The Queen accepted several horses from the ruler of Dubai after he was accused of kidnapping his daughter

Bill Bostock
·3 min read
Queen Elizabeth II meets HH Sheikh Mohammed Bin Rashid Al Maktoum (left) at the finish of the Royal Windsor Endurance at the Royal Windsor Horse Show at Windsor Castle, London. (Photo by Steve Parsons/PA Images via Getty Images)
Queen Elizabeth II (R) and Sheikh Mohammed Bin Rashid al-Maktoum (L) at Windsor Castle, London, in May 2014. Steve Parsons/PA Images via Getty Images
  • The Queen accepted racehorses from Sheikh Mohammed, the Emir of Dubai, The Times reported.

  • The Sheikh is accused of imprisoning his daughter, Princess Latifa, after she tried to escape.

  • One of his wives, Princess Haya, said she fled Dubai for London after learning of Latifa's plight.

  • Visit Insider's homepage for more stories.

Queen Elizabeth II accepted gifts from the ruler of Dubai in the wake of allegations that he abducted and tortured his daughter, The Times of London reported Sunday.

Buckingham Palace received nine racehorses from Godolphin Racing, a stable owned by Sheikh Mohammed bin Rashid al-Maktoum, from April 2019, The Times said.

That same month, the Sheikh's youngest wife, Princess Haya, had fled Dubai for London with her children, saying she feared for her life after hearing allegations that her husband had tortured and imprisoned Princess Latifa, one of his other children.

Insider contacted Buckingham Palace and the government of Dubai for comment about the gifts.

princess haya epsom
Princess Haya and Sheikh Mohammed are seen attending the 2017 Epsom Derby. Mark Cuthbert/UK Press via Getty Images

The Queen and Sheikh Mohammed have been close for decades, bonding over a shared love of horse racing.

However, the relationship came under scrutiny after it was claimed that Sheikh Mohammed abused his daughter and threatened his wife.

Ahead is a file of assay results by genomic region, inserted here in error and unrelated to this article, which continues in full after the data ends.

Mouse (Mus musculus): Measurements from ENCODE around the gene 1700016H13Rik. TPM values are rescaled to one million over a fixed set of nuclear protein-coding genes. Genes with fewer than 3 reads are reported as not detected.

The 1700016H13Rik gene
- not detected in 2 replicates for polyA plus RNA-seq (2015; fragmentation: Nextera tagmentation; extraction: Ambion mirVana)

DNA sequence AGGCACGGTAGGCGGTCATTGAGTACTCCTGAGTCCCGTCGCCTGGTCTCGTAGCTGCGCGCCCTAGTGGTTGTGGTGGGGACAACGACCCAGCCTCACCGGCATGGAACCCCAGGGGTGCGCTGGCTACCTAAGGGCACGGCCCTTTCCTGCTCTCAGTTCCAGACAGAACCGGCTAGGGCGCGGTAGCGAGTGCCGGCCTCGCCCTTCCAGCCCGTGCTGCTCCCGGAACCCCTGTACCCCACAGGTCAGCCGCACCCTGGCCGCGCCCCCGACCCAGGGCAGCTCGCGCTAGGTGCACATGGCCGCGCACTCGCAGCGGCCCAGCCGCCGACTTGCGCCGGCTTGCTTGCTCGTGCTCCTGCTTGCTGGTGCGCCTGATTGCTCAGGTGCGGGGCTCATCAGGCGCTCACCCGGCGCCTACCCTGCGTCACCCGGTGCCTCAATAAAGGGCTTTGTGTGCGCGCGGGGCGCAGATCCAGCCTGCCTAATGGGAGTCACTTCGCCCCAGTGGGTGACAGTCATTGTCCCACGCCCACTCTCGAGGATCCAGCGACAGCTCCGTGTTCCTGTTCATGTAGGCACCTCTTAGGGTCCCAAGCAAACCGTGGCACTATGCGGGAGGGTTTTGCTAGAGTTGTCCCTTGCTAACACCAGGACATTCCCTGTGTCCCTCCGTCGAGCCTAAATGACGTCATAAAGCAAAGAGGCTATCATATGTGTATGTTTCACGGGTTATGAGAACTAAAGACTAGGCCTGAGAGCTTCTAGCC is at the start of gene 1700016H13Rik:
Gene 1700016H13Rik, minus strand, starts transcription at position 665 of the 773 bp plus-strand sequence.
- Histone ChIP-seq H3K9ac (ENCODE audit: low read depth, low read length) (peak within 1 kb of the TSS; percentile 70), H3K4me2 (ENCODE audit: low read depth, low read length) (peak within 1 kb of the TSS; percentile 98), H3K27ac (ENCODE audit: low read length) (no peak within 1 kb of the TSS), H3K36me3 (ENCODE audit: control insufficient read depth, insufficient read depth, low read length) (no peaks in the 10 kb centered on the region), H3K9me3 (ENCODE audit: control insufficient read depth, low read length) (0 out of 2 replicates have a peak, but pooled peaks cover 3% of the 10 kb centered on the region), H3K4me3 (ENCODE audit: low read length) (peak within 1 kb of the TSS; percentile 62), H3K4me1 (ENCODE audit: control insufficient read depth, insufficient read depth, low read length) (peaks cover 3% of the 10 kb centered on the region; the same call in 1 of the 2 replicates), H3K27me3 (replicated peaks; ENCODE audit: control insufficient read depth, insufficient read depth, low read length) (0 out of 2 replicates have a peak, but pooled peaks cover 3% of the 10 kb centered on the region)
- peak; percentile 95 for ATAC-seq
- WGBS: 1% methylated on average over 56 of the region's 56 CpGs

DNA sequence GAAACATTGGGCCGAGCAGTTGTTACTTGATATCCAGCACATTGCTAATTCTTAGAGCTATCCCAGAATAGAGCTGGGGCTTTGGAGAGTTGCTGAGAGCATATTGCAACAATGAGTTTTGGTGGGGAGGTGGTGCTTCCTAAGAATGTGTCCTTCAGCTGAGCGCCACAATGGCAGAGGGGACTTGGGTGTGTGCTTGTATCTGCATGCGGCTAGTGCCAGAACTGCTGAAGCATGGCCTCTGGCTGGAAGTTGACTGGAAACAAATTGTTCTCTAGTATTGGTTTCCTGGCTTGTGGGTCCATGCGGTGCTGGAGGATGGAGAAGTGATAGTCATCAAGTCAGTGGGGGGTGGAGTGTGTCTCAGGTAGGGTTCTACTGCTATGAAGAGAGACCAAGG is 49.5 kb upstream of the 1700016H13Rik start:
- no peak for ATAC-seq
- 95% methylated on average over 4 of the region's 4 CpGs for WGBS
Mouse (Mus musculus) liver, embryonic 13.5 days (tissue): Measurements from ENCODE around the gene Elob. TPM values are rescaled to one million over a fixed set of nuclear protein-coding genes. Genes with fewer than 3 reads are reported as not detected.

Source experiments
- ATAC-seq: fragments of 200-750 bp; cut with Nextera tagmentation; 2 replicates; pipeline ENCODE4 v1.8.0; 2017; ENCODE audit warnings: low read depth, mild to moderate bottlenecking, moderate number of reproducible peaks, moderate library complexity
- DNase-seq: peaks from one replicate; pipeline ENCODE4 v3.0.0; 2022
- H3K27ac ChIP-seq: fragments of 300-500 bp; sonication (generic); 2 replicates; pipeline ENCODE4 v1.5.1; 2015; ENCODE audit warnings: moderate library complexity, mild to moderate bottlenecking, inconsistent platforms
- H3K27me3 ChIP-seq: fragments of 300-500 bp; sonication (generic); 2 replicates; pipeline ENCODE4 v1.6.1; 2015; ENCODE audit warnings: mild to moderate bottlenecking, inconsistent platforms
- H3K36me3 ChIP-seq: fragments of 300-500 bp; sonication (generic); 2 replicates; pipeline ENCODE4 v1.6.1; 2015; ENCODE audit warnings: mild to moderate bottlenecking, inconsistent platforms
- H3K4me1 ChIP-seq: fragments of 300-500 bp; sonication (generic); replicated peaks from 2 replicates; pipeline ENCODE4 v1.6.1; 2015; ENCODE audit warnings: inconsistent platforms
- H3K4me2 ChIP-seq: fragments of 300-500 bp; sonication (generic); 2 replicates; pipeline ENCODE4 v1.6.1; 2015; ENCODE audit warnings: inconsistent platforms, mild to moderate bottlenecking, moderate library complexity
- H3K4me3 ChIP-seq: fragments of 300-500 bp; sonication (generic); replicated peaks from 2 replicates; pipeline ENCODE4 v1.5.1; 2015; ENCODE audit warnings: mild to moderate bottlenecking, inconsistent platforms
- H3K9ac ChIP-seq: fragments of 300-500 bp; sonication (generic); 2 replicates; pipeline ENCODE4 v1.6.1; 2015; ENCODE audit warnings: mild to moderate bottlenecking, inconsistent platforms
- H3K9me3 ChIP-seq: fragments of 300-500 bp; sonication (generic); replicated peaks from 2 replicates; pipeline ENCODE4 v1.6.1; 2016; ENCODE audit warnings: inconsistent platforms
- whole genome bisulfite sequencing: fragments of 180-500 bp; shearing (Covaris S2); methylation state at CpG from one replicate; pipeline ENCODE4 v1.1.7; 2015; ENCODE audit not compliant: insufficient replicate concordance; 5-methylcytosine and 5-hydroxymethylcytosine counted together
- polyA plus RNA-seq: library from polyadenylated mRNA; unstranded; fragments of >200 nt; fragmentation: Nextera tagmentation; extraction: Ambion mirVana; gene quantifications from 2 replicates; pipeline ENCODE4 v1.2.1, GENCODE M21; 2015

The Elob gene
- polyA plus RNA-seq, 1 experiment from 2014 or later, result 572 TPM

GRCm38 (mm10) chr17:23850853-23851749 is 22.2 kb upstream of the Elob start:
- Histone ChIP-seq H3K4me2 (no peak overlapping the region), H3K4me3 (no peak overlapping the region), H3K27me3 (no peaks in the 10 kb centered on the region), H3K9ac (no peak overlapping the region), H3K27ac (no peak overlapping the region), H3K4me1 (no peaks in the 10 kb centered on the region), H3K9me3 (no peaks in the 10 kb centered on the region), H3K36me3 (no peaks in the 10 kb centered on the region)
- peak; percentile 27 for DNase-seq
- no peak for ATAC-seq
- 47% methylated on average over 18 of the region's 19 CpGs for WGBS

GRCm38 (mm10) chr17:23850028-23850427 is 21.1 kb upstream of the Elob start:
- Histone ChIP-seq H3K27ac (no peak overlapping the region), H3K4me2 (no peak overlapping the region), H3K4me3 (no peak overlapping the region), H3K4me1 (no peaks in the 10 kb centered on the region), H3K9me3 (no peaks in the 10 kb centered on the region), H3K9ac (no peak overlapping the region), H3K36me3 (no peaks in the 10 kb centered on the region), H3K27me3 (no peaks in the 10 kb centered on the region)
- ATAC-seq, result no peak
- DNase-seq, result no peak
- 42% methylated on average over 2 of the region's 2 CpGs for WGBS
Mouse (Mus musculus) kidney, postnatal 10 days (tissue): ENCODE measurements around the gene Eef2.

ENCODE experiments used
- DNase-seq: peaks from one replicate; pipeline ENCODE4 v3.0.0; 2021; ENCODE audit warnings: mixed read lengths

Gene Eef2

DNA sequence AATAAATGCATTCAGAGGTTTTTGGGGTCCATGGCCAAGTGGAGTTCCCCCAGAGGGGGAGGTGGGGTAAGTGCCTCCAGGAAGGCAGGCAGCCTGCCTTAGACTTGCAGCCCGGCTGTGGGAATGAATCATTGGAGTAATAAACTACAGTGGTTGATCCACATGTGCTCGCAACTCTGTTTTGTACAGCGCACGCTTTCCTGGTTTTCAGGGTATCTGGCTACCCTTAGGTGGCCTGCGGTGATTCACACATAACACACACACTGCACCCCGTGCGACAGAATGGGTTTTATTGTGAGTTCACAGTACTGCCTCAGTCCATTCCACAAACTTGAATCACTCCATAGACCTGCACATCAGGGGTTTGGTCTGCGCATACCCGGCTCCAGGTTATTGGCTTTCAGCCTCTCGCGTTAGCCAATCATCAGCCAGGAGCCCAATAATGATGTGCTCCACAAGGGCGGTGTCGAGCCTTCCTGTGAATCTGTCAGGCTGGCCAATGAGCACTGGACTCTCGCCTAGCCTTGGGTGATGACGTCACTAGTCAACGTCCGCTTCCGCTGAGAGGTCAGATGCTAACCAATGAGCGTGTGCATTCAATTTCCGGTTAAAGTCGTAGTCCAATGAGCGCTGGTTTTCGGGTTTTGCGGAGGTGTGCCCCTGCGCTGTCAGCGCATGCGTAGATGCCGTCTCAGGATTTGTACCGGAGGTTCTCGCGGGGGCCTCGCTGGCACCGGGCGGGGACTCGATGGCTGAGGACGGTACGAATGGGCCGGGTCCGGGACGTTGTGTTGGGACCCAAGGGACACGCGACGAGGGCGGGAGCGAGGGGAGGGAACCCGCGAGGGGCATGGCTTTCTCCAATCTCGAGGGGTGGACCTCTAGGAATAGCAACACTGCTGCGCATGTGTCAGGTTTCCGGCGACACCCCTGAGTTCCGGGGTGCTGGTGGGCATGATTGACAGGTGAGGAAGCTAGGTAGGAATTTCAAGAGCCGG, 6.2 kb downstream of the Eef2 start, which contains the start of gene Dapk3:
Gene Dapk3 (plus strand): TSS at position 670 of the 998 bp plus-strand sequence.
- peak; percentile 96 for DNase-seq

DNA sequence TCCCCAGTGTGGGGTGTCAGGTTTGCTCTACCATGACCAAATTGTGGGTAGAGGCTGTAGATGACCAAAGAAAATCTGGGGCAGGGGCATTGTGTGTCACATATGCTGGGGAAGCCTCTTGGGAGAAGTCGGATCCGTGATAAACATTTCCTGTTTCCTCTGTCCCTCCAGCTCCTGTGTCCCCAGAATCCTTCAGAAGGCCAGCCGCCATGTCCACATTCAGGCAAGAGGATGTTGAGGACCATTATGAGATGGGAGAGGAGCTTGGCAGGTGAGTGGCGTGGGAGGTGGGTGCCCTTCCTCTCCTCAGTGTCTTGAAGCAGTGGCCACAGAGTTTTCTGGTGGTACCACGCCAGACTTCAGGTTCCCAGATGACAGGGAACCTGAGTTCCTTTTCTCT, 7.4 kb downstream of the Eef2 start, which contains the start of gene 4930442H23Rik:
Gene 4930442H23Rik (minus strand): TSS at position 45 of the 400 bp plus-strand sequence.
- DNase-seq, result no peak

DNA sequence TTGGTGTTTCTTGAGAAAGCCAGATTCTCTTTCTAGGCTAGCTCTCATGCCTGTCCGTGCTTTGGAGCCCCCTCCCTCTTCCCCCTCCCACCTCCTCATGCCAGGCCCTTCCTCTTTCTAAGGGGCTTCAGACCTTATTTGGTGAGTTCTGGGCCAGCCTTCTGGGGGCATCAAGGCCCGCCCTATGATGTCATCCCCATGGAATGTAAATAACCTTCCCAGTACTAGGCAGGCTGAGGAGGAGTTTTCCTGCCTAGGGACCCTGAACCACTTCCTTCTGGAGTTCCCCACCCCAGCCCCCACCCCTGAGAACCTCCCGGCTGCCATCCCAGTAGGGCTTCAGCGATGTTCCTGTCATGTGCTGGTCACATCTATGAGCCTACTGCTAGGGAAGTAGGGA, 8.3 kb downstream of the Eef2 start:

In February 2018, one of the Sheikh's children, Princess Latifa, fled Dubai by boat with the help of her martial arts instructor and a self-styled former French spy.

Emirati commandos captured their boat off the coast of India, and Latifa was returned to Dubai. In a pre-recorded video released after her capture, Latifa said she escaped because she had been beaten and tortured on her father's orders.

In February 2021, a number of new videos of Latifa were shared with the BBC. In the videos, Latifa said she was still being detained in a "villa prison" by police as a result of her escape attempt.

Princess Lartifa
A still from Princess Latifa's 2018 video, entrusted to a lawyer, detailing the abuse at her father's hands. YouTube/Free Latifa

The fallout from the escape saw Princess Haya flee Dubai for the UK with the two children she shared with the Sheikh.

The princess sued for custody of her children upon arrival in London, and said she feared for her life after realizing that he had imprisoned Princess Latifa. She said that the Sheikh had threatened her, saying "you and the children will never be safe in England," in May 2019.

The UK High Court said in a fact-finding judgment released in March 2020 that Sheikh Mohammed was responsible for abducting Latifa.

"I have found that he continues to maintain a regime whereby both of these two young women are deprived of their liberty," the judge said in the ruling.

In response, Sheikh Mohammed said: "As a head of government, I was not able to participate in the court's fact-finding process. This has resulted in the release of a 'fact-finding' judgment which inevitably only tells one side of the story."

Following the ruling, The Times of London reported that the Queen planned to distance herself from the Sheikh.

The abduction of Latifa was not the first time that the Sheikh has been accused of mistreating his children. In 2000, Sheikha Shamsa, Latifa's sister, fled her family's English country estate in a Range Rover when she was 18.

She was caught and sent to Dubai.

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